For Liberal Democrat MP Layla Moran it must have seemed like she was back in the classroom, refereeing a heated argument between competing sides.

She tried the usual methods, adopting a calm voice, trying to inject a little levity into proceedings, but still it was not enough. The disputatious pair looked extremely cross with each other and in no mood to compromise.

Just another Sunday morning on the politics shows. What used to be havens for quiet-ish reflection on the week gone have now become an overflow area for the various squabbles going on at Westminster and Holyrood - and what a lot of them there are to go around. Yesterday’s two main bouts were Chris Packham v Luke Johnson on climate change, and Patrick Harvie v SNP critics of the Scottish Greens.

First to Packham and Johnson, one a TV presenter and campaigner, the other an entrepreneur and author, both panellists on the BBC’s Sunday with Laura Kuenssberg. The topic: “ordinary people” and climate change. Johnson said ordinary people would not vote to become poorer and colder, as he claimed they would be under a radical green agenda. What about the ordinary people in flooded Dubai last week, asked Packham? Or the ordinary people in the global south suffering record high temperatures?

Across television and radio, presenters competed to see who could best convey the mood of the past seven days. Kuenssberg said it had not been “the prettiest week” while The Sunday Show’s Martin Geissler described “another bruising week” for the Scottish Government and the Scottish Greens in particular.

The Sunday Show had secured Scottish Green of the moment Patrick Harvie as its main guest. He was in a reflective mood, seeming to speak more in sorrow than in anger at the Scottish Government binning its goal of reducing greenhouse gas emissions by 75% by 2030. At times every minute of his 16 years in co-charge of the Greens seemed evident on his face.

Harvie is of course part of the Scottish Government and has been for more than two years. He has the job title and the wages to go with the position. Asked when he found out about the announcement he said it had been clear “for a long time now” that Scotland was not on track to meet the goal, adding that he had spoken about this at the party’s spring conference.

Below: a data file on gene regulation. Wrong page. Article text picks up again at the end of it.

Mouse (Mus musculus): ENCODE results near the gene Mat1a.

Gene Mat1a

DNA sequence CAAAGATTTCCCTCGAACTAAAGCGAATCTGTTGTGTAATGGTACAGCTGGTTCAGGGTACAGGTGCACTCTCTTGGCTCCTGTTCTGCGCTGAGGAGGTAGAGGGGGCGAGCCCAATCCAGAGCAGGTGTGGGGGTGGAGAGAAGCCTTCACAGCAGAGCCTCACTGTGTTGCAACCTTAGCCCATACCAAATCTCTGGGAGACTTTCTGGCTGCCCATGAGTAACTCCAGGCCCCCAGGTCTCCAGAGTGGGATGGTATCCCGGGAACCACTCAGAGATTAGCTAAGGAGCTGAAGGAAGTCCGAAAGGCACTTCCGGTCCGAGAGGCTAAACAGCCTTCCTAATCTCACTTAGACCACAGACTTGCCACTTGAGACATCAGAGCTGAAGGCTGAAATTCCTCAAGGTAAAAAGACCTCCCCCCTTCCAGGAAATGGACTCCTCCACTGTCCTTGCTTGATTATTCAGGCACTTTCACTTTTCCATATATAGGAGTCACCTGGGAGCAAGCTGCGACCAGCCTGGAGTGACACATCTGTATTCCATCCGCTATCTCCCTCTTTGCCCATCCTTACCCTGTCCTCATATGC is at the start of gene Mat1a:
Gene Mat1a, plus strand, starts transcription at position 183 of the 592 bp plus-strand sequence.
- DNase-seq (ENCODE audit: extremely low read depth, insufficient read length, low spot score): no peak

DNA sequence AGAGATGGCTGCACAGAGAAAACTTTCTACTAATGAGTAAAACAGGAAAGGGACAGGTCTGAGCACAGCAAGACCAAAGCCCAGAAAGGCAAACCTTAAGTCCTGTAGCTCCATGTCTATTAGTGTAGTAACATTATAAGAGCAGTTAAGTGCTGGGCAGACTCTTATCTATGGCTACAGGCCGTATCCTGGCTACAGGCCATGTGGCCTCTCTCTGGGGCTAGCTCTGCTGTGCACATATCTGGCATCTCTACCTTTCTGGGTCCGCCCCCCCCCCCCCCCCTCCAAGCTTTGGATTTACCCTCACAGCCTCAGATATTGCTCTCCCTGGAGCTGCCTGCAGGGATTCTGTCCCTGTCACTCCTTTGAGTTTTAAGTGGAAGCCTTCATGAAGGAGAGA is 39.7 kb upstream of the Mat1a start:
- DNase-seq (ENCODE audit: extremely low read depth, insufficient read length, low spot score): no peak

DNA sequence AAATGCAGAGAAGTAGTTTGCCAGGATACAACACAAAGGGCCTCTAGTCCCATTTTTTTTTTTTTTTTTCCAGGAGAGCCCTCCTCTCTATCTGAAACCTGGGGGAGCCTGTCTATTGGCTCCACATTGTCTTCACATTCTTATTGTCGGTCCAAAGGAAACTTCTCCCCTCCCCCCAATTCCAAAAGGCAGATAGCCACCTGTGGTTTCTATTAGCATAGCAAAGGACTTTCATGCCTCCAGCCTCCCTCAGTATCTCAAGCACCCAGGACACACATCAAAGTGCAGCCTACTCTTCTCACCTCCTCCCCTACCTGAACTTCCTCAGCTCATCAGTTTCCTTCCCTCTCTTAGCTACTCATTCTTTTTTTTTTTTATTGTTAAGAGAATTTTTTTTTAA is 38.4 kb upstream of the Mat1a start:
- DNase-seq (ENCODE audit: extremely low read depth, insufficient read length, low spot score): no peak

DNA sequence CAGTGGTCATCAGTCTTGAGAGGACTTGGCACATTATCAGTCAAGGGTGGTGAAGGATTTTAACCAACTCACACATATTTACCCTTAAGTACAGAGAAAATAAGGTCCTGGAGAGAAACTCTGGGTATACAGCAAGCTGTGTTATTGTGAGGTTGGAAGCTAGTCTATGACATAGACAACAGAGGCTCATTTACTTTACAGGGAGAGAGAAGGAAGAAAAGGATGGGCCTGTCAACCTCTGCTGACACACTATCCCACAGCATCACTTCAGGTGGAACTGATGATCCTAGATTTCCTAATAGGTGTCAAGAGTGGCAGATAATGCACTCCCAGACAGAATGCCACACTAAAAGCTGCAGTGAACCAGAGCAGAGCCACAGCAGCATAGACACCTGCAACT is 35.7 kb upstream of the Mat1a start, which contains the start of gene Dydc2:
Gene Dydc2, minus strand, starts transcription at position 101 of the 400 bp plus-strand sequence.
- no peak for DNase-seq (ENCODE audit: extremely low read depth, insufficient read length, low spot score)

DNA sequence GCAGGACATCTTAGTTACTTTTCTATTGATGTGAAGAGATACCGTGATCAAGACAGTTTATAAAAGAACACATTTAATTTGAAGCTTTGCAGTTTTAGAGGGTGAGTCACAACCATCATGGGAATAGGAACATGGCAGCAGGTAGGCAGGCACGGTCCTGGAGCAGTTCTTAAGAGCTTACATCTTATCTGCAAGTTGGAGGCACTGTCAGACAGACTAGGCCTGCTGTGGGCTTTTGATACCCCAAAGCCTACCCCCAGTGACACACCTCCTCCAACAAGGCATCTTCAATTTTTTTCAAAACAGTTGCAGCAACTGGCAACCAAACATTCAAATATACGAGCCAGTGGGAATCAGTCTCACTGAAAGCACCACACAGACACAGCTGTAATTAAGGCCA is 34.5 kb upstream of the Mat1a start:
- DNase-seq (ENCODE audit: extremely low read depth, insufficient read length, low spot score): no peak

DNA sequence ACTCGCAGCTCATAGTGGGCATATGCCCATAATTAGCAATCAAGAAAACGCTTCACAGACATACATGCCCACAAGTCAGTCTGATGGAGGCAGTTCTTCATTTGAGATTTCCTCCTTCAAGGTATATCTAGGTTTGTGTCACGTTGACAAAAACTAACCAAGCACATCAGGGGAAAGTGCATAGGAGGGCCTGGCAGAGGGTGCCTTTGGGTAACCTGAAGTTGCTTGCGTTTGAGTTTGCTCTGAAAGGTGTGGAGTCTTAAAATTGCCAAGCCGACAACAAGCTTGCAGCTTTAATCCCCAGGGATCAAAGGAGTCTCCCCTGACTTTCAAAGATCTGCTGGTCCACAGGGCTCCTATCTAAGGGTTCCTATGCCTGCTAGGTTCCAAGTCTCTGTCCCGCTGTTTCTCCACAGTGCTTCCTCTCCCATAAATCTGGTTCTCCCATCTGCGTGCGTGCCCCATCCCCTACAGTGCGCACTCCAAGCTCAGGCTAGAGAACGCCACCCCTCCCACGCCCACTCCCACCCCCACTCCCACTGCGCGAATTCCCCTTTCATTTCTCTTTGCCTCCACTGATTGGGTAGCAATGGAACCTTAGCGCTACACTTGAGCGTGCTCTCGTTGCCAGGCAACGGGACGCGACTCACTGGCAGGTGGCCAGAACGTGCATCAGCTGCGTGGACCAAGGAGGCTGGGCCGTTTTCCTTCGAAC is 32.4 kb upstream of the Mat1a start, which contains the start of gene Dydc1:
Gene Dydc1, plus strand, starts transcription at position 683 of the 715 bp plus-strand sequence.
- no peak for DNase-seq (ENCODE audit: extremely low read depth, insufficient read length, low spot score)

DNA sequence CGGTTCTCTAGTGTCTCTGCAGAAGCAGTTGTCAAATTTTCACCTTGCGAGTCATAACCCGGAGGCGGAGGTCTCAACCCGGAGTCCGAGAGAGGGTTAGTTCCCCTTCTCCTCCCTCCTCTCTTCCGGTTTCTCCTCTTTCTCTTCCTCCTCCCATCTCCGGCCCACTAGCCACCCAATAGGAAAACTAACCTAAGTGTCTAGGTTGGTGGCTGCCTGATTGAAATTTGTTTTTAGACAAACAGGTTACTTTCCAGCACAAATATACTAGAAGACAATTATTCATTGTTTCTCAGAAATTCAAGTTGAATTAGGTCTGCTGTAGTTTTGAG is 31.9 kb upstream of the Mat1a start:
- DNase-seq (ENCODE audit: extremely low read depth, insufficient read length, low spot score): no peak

“Telling the truth about climate is absolutely critical and the truth is that while for a long time some people have been happy to describe Scotland as a world leader, or have self-congratulatory speeches about setting targets, we are not where we should be. We are years behind where we should be,” he said.

READ MORE Harvie hints at leadership exit

READ MORE  'A question of when, not if'

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All parties had to share the blame for not acting quickly enough, said Harvie, though some on his side will point to the Greens’ partner in government as the main culprit. How many will do so remains to be seen. Are they are angry enough to want out of he Bute House Agreement? That will be decided at a meeting of party members to take place in “late May”, he said.

That is a long time away given the general turbulence in politics at the moment. A general election in June or July is the latest talk of the Westminster steamie. Do the Scottish Greens want to be spending time and energy navel-gazing when other parties are getting ready for the election?

It is hardly as if either side, stay or go, needs a long time to gather evidence. From the shelved deposit return scheme to the scrapping of the Highly Protected Marine Areas plan, the Greens have more than enough information to decide if the partnership agreement is working for them.

Waiting till late May poses another problem. The SNP might decide they do not want to wait around to be dumped. They might do the dumping instead. The First Minister said at the weekend he “really valued” the agreement with the Scottish Greens, but it would be a popular move with some in his party to walk away from what they see as an ungrateful bunch. A tonic for the troops at what is a difficult time.

It would be a boost for the leader as well. He certainly needs one. As reported in the Herald on Sunday by political correspondent Kathleen Nutt, it is a question of “when not if” Humza Yousaf goes, such is the degree of disenchantment within the party at his performance since becoming leader.

What would Logan Roy do? That was one question that came to mind yesterday on seeing that glorious Herald on Sunday mock-up of SNP figures as the cast of Succession. A lot of fun must have been had deciding who would be who. Comparing the two pictures, Kate Forbes is in Shiv Royal’s place at the dinner table. Next to her is Stephen Flynn, Westminster leader. He’s in the chair occupied by Tom Wambsgans, the character who - spoiler alert - beat them all to the top job in the end. At the head of the table, in Logan Roy’s spot, is Humza Yousaf.

The comparison flatters the First Minister. As strategists go he often calls to mind not so much Logan Roy from Succession as a character from Sesame Street. He comes across as an innocent abroad in the world, one who inherited the Agreement, like so much else, from his predecessor and now doesn’t know what to do with it.

Assuming the late May date stays, Scottish voters should brace themselves for more weeks of argy-bargy between and among parties. Life as one long 24/7 Sunday politics programme.

I am reminded of Chris Packham’s reaction yesterday at the end of Laura Kuenssberg’s show. After a clip of shy, retiring former Health Secretary Matt Hancock blowing his own trumpet before the London Marathon, the camera cut back to the studio to find a groaning Packham had buried his head in his hands. Assume the same position Scotland, and we might just get through this.